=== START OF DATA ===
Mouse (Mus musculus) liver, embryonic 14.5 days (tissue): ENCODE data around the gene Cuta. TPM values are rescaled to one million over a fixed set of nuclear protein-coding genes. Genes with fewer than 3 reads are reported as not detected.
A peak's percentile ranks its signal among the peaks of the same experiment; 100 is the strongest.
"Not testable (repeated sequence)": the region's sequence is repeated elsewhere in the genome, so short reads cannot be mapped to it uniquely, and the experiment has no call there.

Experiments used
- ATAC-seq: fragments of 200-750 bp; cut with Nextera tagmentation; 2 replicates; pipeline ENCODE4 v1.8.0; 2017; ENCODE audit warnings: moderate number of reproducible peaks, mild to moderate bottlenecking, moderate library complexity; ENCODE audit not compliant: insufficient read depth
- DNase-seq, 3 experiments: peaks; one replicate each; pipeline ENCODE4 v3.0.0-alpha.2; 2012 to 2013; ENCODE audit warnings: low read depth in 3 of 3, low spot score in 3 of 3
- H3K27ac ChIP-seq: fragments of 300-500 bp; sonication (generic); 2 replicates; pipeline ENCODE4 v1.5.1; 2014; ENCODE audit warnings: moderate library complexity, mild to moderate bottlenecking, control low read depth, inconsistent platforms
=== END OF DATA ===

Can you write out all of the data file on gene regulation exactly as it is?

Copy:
Mouse (Mus musculus) liver, embryonic 14.5 days (tissue): ENCODE data around the gene Cuta. TPM values are rescaled to one million over a fixed set of nuclear protein-coding genes. Genes with fewer than 3 reads are reported as not detected.
A peak's percentile ranks its signal among the peaks of the same experiment; 100 is the strongest.
"Not testable (repeated sequence)": the region's sequence is repeated elsewhere in the genome, so short reads cannot be mapped to it uniquely, and the experiment has no call there.

Experiments used
- ATAC-seq: fragments of 200-750 bp; cut with Nextera tagmentation; 2 replicates; pipeline ENCODE4 v1.8.0; 2017; ENCODE audit warnings: moderate number of reproducible peaks, mild to moderate bottlenecking, moderate library complexity; ENCODE audit not compliant: insufficient read depth
- DNase-seq, 3 experiments: peaks; one replicate each; pipeline ENCODE4 v3.0.0-alpha.2; 2012 to 2013; ENCODE audit warnings: low read depth in 3 of 3, low spot score in 3 of 3
- H3K27ac ChIP-seq: fragments of 300-500 bp; sonication (generic); 2 replicates; pipeline ENCODE4 v1.5.1; 2014; ENCODE audit warnings: moderate library complexity, mild to moderate bottlenecking, control low read depth, inconsistent platforms